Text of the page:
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LAHORE: In 2014, eight newborn babies died at the Sargodha District Headquarters (DHQ) Hospital on a single day. In the next few days, 21 babies died.

The Punjab government called it ‘criminal negligence’ and launched a probe into deaths.

The hospital appeared to need more staff and facilities such as oxygen tanks, and that babies were brought in too late – usually from private clinics -- and many of them were born ‘weak’, while others suffered because of lack of care.

Sargodha DHQ Hospital doctors said such cases happened all the year round but were not always reported. Infant deaths are not limited to even though it records the highest number (53 deaths per every 1,000 live births). It is then closely followed by Multan (50), Faisalabad (49), Sahiwal (45), and Dera Ghazi Khan (39), Gujranwala (36) and Lahore (35) do not fare any better, despite the latter being an urban centre. Rawalpindi has a record of 26 deaths per 1,000.

A medical staff member of Sargodha’s Maula Bux Hospital says that the situation of pregnancies and newborns in and around the district is grim.

“Women do come for regular checkups, but we also get women from far flung areas who come only once, or only when a situation has become serious,” says the staff officer.

A multiple indicator cluster survey-2017-18 by the Punjab Bureau of Statistics shows that 41, of every 1,000, infants who are born, die within four weeks of their birth, while 60 out of every 1,000 infants die before they even reach their first birthday. Dr Shahida Nazir, senior registrar in the Mayo Hospital, says that there is a lack of awareness among mothers regarding healthcare – their own and their babies’. At birth, she says, neonates (or newborns) are generally not always breastfed thanks to persistent marketing of formula feed.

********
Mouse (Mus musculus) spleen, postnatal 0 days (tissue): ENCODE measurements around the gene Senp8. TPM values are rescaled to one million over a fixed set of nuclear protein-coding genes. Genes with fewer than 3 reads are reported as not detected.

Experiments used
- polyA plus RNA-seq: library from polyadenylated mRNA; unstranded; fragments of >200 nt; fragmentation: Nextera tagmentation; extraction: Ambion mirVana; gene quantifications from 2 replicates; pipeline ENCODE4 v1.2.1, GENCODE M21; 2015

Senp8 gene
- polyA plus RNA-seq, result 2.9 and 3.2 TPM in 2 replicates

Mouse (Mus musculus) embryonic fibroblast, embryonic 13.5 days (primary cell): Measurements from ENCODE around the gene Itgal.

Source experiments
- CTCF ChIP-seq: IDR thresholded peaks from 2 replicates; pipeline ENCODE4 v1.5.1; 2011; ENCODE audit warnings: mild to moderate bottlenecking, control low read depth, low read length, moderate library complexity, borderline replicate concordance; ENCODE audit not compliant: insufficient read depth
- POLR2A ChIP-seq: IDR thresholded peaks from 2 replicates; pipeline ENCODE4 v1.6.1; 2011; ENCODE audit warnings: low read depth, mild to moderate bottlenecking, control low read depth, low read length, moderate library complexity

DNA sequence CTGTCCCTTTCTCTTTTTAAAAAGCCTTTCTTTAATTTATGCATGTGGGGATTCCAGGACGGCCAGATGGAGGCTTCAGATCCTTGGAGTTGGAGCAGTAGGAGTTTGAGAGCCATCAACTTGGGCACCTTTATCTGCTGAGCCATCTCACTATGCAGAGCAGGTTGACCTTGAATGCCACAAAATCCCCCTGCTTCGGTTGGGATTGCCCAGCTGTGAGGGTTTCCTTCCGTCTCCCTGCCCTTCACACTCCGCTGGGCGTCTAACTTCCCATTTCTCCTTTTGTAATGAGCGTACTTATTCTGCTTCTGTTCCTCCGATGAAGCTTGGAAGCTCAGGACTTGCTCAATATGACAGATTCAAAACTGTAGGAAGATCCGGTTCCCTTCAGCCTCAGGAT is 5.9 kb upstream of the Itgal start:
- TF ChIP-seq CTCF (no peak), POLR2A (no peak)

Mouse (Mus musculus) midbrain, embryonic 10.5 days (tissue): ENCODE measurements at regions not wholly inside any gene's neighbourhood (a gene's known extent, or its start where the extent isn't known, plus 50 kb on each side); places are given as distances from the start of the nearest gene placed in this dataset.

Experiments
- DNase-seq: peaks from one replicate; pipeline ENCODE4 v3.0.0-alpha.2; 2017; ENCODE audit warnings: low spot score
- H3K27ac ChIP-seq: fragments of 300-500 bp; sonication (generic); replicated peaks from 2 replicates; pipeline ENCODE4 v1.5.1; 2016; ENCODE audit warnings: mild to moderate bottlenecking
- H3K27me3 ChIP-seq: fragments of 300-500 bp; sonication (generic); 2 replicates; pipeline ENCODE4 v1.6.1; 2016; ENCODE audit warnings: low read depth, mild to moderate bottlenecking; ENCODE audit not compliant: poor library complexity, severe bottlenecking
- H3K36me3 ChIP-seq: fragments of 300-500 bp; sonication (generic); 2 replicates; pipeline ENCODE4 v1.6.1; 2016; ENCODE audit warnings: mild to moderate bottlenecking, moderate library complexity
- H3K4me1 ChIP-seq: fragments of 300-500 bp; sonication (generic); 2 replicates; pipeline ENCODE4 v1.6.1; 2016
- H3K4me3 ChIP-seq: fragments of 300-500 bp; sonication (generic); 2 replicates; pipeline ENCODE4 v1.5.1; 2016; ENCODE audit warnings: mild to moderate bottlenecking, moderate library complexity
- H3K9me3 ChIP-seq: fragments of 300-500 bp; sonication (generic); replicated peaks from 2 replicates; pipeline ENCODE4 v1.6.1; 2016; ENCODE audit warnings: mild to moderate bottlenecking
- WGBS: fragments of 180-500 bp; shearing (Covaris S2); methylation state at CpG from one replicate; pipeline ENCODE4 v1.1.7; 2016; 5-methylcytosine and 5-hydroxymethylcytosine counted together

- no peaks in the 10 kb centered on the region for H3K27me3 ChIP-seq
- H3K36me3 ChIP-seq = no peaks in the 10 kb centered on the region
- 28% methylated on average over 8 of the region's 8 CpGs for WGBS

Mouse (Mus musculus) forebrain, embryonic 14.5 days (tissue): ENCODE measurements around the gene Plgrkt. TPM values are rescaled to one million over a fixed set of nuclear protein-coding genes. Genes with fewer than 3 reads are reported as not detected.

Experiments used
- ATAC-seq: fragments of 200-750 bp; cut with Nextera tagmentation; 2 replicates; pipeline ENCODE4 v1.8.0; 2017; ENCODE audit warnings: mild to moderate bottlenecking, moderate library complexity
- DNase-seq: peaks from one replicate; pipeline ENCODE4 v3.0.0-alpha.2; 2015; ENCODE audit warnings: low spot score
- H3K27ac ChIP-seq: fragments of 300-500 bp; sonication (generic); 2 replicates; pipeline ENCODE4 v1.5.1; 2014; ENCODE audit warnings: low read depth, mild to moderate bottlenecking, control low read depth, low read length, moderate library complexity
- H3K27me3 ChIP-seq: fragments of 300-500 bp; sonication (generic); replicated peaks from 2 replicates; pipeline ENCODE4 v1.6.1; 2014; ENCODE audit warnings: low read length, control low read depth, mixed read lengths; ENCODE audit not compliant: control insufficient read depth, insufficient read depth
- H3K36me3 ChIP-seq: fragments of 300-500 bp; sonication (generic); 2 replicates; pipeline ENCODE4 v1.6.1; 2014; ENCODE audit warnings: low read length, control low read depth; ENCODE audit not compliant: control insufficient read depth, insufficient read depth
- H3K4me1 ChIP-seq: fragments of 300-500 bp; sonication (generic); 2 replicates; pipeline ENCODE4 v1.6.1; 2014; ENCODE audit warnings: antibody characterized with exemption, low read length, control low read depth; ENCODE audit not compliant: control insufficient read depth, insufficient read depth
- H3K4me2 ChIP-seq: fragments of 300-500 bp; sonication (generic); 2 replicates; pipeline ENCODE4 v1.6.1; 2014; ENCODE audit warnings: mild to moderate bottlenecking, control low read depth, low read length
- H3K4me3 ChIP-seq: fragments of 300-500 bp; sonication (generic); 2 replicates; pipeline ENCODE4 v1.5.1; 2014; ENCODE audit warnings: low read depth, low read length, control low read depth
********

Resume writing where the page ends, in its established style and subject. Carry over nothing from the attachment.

“It is not just women from the high income groups who tend to rely on formula feed, it is women from middle and lower income groups who are also doing this,” she said. In Punjab only 42 percent of the infants are exclusively breastfed till six months, although this is strongly recommended for optimal nutrition, immunity to diseases and maternal bonding. Early initiation is also rarely practices.

Dr Shahida says malnutrition is a very big factor for neonatal deaths.

At least 1,200 children under five years of age die every day in Pakistan and majority of the deaths are caused by malnutrition.

The second biggest cause for infant deaths from diarrhea, and other waterborne diseases.

Along with this, there is a severe lack of trend of vaccinations, and Dr Shahida says it is much less than what the Government poses it is. While this is how babies are affected directly, a large chunk of the problem lies in the fact that women themselves do not receive proper care during pregnancy.

Access to a health centres, especially in rural areas, is minimal.

There are few trained medical staff present in rural or remote areas.

Haseena Bibi, 35, says in her last two pregnancies, she only took the advice given to her by her family’s elder women.

She did not have any health check up till delivery. Both babies were lost.

Now she is expecting again but is set upon getting regular check ups. Part of the reason is being pushed by a lady health worker from her area. Saima from District Toba Tek Singh says that BHUs and RHCs lack facilities and staff, and it is upto them to spread awareness to women.

“For more than half of the women, good healthcare is a luxury,” she says. “Some families do not allow women to get modern medical advice. Others have to travel great distances in order to get basic medical attention. Most babies are delivered at home in unhygienic circumstances with the help of midwives who know no better. ”

This is where the lady health workers step in, filling in the gap, but these workers have issues of their own transport and access to remote areas.

Published in Dawn, April 4th, 2019